Arcane: a trailblazer for video game adaptations

Arcane promotional poster – Netflix

When Riot Games (working alongside Fortiche Productions, a French animation studio) announced Arcane, an animated series based on League of Legends, in October 2019, reactions took form in uneasy questions and uncertainty. Previous video game adaptations were notorious for their fair share of problems, ranging from underwhelming plots to inaccurate or dry characterization. At the time of the announcement, I chose to remain optimistic. Though the show was delayed due to the pandemic, trailers and teasers kept me sated until the first three episodes finally premiered on November 6.

Sitting on my couch that Saturday night, I knew Riot had high expectations to meet. Arcane had the herculean task of developing and integrating multiple storylines, exploring the tensions between the affluent city of Piltover and its oppressed undercity, Zaun. The series also promised to expand upon the lore of playable League champions while introducing new, non-champion characters to supplement its novel plot. I worried that, in an attempt to cover everything, the series would leave me with nothing. 

Yet, when all nine episodes had finally been released two weeks later, I was already eagerly awaiting a second season. The animation style is the best I have seen since Into the Spider-Verse; Fortiche and Riot blended 2D and 3D mediums to create a fresh, visually appealing style filled with many details I missed on my first watch. Whether it’s the initial descent into the undercity or an intense fight, each scene is fluid and satisfying. No champion or character feels neglected; all are fleshed-out with their own backstories and motivations and have their roles to play in the larger story. Silco’s characterization, in particular, creates one of the greatest antagonists in any series. The writers avoid overused tropes and generic, one-dimensional motivations to craft a villain that is unusually human; in part of Silco’s fatherly moments with Jinx and genuine character development and growth, I found myself rooting for him at times.

What I did not expect, however, was the show tackling a queer relationship. Vi and Caitlyn meet in episode 4, forming an unlikely bond, and throughout the remaining episodes their feelings for each other blossom. Too often, queer representation feels like an afterthought, but Caitlyn and Vi’s relationship is beautifully intertwined into the series—their connections deepen without taking over the main plot, and their moments of comfort after intense sequences provide an amazing balance, creating a genuine, developed relationship.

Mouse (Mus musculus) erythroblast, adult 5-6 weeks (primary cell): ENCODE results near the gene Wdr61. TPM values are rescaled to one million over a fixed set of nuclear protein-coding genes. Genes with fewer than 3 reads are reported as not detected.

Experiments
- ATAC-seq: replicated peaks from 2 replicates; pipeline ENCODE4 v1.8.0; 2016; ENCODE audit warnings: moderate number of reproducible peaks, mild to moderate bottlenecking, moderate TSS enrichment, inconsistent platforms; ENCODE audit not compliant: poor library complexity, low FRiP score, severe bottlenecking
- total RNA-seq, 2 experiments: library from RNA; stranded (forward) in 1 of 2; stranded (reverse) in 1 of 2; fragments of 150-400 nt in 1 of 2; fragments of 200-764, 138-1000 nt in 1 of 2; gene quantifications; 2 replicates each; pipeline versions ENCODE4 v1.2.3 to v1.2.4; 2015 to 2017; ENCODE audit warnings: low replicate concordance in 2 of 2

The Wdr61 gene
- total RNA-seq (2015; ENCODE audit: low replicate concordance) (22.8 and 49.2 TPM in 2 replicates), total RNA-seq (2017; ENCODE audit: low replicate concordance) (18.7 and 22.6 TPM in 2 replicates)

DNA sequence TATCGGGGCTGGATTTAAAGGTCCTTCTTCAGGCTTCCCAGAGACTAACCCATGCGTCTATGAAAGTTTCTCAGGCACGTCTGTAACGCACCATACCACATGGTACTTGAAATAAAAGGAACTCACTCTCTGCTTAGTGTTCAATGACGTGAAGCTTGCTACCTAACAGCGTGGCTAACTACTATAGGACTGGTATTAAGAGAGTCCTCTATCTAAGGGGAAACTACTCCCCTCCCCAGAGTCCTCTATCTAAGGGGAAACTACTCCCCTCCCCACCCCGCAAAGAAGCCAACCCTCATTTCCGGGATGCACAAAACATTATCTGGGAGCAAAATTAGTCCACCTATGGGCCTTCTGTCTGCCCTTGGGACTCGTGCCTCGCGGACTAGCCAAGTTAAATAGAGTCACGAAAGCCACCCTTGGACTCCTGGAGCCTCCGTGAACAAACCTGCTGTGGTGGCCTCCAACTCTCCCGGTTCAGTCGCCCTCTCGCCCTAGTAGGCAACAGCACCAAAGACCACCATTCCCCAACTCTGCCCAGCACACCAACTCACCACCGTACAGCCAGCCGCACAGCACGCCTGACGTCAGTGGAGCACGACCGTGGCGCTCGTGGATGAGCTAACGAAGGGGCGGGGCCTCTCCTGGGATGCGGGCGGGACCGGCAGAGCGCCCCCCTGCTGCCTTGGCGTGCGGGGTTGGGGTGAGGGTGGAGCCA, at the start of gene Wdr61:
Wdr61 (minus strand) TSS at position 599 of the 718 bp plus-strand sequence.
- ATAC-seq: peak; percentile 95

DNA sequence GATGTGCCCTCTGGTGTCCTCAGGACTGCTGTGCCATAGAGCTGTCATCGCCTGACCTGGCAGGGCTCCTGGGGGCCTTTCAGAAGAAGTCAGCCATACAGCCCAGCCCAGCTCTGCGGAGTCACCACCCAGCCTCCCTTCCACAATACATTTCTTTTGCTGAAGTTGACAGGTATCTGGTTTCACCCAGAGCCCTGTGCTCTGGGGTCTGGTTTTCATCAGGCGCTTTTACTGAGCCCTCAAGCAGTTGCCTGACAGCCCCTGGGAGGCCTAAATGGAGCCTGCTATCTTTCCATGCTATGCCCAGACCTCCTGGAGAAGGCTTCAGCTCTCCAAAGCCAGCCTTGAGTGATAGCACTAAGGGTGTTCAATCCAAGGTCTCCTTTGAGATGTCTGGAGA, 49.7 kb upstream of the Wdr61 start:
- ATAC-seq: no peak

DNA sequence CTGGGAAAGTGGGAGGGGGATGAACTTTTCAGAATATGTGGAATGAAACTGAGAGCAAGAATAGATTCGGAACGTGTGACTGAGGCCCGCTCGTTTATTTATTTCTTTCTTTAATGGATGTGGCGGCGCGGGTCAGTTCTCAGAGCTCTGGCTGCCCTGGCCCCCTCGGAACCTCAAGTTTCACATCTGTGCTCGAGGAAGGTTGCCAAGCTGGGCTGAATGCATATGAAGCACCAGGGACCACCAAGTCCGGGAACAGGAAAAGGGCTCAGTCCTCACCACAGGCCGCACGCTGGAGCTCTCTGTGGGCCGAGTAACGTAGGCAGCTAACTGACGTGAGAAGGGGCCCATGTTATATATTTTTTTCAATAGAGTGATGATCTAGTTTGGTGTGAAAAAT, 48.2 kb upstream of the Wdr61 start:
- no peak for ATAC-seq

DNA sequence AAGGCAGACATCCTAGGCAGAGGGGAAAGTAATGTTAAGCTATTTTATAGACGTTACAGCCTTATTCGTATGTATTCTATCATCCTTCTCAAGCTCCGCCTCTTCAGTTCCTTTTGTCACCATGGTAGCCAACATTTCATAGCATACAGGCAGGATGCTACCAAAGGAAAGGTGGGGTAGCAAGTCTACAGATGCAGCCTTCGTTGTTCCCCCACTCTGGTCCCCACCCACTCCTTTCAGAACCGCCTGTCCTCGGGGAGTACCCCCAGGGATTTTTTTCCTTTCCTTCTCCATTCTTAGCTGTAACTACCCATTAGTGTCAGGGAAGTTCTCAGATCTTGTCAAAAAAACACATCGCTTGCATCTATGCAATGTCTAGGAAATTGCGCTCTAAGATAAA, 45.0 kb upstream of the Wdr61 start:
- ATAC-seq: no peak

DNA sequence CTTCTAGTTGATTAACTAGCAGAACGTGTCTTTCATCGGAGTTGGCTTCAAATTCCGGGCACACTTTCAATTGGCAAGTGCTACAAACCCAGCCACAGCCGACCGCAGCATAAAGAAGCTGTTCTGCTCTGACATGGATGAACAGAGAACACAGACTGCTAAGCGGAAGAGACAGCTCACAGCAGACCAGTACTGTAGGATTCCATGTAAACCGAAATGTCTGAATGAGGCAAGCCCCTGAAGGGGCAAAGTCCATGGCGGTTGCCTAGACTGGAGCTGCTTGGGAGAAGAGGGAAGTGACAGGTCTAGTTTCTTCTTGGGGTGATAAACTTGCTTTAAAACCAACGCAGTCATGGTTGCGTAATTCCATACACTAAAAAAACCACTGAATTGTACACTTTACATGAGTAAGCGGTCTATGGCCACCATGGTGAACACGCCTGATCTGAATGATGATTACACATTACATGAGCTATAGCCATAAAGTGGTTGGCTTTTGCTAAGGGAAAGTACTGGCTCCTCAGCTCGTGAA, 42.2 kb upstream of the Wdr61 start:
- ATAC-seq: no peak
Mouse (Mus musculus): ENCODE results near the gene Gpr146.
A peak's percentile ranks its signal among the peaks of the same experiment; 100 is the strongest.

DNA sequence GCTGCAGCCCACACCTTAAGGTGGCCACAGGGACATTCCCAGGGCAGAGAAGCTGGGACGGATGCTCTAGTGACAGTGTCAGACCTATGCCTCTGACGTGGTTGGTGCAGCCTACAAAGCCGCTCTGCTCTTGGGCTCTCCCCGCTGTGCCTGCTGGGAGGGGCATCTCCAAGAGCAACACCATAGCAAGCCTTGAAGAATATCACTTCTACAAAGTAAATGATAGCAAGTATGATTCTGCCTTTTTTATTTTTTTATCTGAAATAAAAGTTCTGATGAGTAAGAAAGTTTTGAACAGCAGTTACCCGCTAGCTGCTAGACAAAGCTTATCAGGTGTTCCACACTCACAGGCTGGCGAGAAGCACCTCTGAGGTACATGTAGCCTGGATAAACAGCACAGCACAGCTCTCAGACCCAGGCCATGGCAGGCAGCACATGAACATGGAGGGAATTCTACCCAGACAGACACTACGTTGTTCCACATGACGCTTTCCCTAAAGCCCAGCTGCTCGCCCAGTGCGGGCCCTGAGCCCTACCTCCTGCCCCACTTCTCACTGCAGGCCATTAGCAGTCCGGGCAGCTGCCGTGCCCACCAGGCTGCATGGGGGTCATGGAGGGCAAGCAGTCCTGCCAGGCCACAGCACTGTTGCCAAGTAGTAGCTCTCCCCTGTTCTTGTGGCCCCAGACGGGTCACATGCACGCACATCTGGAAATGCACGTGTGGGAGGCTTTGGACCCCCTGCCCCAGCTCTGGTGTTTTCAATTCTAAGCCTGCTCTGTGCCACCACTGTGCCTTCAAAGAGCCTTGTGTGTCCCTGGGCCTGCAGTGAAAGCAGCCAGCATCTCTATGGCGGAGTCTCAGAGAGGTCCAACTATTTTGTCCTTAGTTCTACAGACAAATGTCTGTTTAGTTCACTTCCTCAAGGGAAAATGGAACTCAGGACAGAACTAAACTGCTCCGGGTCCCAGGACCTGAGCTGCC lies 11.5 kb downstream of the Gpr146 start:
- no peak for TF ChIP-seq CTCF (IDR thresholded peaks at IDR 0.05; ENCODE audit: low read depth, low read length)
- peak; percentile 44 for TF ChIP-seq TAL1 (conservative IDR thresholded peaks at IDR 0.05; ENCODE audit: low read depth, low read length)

The voice actors and actresses deliver incredible personalities to their roles; Ella Purnell’s performance embodies Jinx’s insanity, guilt, and trauma, while Hailee Steinfeld perfectly encapsulates Vi’s brash, reckless, yet tender and caring nature. The soundtrack is diverse—including violin solos by Ray Chen, the gritty punk rock of PVRIS, and the indie-style of Imagine Dragons—and each song fits its scene beautifully. 

Arcane is an animated masterpiece with the potential to reshape video game adaptations.

Most importantly, the series requires no previous knowledge of League of Legends lore to understand or appreciate; the major plot points are clear. Whether it be Vi’s search for her sister, Viktor and Jayce’s Hextech endeavors, or Caitlyn’s exploration and slow understanding of the undercity, each story is well-developed, all woven together in a path that is easy to follow. 

Put simply, Arcane is an animated masterpiece with the potential to reshape video game adaptations. Gut-wrenching and tragic, yet not lacking in the intimacy of heartfelt moments, anyone can appreciate its plot, characters, and underlying messages. With the ninth episode concluding on a cliffhanger and and a second season already in production, the future of Riot Games, League of Legends, and animation appear bright.